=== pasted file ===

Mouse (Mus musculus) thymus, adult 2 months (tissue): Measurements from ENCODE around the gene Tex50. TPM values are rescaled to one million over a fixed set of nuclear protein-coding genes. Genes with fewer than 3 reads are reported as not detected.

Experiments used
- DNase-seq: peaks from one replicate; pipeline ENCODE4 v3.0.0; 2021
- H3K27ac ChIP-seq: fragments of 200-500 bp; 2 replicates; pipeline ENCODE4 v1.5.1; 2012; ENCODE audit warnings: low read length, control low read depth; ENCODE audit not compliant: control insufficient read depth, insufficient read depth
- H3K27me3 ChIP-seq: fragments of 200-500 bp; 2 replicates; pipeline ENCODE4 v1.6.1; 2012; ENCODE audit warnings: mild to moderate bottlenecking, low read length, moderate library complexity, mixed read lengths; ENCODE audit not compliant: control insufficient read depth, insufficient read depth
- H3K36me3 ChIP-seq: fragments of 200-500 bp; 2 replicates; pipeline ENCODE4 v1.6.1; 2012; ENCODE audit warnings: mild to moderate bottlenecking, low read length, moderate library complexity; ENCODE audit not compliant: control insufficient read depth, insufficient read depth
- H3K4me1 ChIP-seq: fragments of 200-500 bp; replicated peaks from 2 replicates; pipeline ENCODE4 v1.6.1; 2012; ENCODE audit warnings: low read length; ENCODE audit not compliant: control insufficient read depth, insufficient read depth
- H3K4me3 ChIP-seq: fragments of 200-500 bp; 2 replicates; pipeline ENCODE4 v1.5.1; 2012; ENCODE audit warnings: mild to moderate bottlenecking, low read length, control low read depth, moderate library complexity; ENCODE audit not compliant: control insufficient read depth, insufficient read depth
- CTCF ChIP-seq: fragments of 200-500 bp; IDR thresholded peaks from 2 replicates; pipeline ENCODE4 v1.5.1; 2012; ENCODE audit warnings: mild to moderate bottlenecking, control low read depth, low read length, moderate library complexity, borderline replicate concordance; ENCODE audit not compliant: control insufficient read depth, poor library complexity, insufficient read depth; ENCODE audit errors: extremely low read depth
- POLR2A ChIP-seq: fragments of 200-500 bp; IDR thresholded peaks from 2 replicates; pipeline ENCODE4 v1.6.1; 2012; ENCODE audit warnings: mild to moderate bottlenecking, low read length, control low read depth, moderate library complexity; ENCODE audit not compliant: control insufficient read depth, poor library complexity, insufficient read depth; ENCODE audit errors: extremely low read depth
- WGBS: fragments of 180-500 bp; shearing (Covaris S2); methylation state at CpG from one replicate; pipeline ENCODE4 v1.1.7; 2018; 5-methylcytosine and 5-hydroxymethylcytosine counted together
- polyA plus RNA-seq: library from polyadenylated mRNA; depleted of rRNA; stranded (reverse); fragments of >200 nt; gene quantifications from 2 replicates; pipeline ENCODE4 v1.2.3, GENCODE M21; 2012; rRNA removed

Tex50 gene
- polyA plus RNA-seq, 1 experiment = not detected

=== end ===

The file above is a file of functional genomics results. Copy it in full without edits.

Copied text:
Mouse (Mus musculus) thymus, adult 2 months (tissue): Measurements from ENCODE around the gene Tex50. TPM values are rescaled to one million over a fixed set of nuclear protein-coding genes. Genes with fewer than 3 reads are reported as not detected.

Experiments used
- DNase-seq: peaks from one replicate; pipeline ENCODE4 v3.0.0; 2021
- H3K27ac ChIP-seq: fragments of 200-500 bp; 2 replicates; pipeline ENCODE4 v1.5.1; 2012; ENCODE audit warnings: low read length, control low read depth; ENCODE audit not compliant: control insufficient read depth, insufficient read depth
- H3K27me3 ChIP-seq: fragments of 200-500 bp; 2 replicates; pipeline ENCODE4 v1.6.1; 2012; ENCODE audit warnings: mild to moderate bottlenecking, low read length, moderate library complexity, mixed read lengths; ENCODE audit not compliant: control insufficient read depth, insufficient read depth
- H3K36me3 ChIP-seq: fragments of 200-500 bp; 2 replicates; pipeline ENCODE4 v1.6.1; 2012; ENCODE audit warnings: mild to moderate bottlenecking, low read length, moderate library complexity; ENCODE audit not compliant: control insufficient read depth, insufficient read depth
- H3K4me1 ChIP-seq: fragments of 200-500 bp; replicated peaks from 2 replicates; pipeline ENCODE4 v1.6.1; 2012; ENCODE audit warnings: low read length; ENCODE audit not compliant: control insufficient read depth, insufficient read depth
- H3K4me3 ChIP-seq: fragments of 200-500 bp; 2 replicates; pipeline ENCODE4 v1.5.1; 2012; ENCODE audit warnings: mild to moderate bottlenecking, low read length, control low read depth, moderate library complexity; ENCODE audit not compliant: control insufficient read depth, insufficient read depth
- CTCF ChIP-seq: fragments of 200-500 bp; IDR thresholded peaks from 2 replicates; pipeline ENCODE4 v1.5.1; 2012; ENCODE audit warnings: mild to moderate bottlenecking, control low read depth, low read length, moderate library complexity, borderline replicate concordance; ENCODE audit not compliant: control insufficient read depth, poor library complexity, insufficient read depth; ENCODE audit errors: extremely low read depth
- POLR2A ChIP-seq: fragments of 200-500 bp; IDR thresholded peaks from 2 replicates; pipeline ENCODE4 v1.6.1; 2012; ENCODE audit warnings: mild to moderate bottlenecking, low read length, control low read depth, moderate library complexity; ENCODE audit not compliant: control insufficient read depth, poor library complexity, insufficient read depth; ENCODE audit errors: extremely low read depth
- WGBS: fragments of 180-500 bp; shearing (Covaris S2); methylation state at CpG from one replicate; pipeline ENCODE4 v1.1.7; 2018; 5-methylcytosine and 5-hydroxymethylcytosine counted together
- polyA plus RNA-seq: library from polyadenylated mRNA; depleted of rRNA; stranded (reverse); fragments of >200 nt; gene quantifications from 2 replicates; pipeline ENCODE4 v1.2.3, GENCODE M21; 2012; rRNA removed

Tex50 gene
- polyA plus RNA-seq, 1 experiment = not detected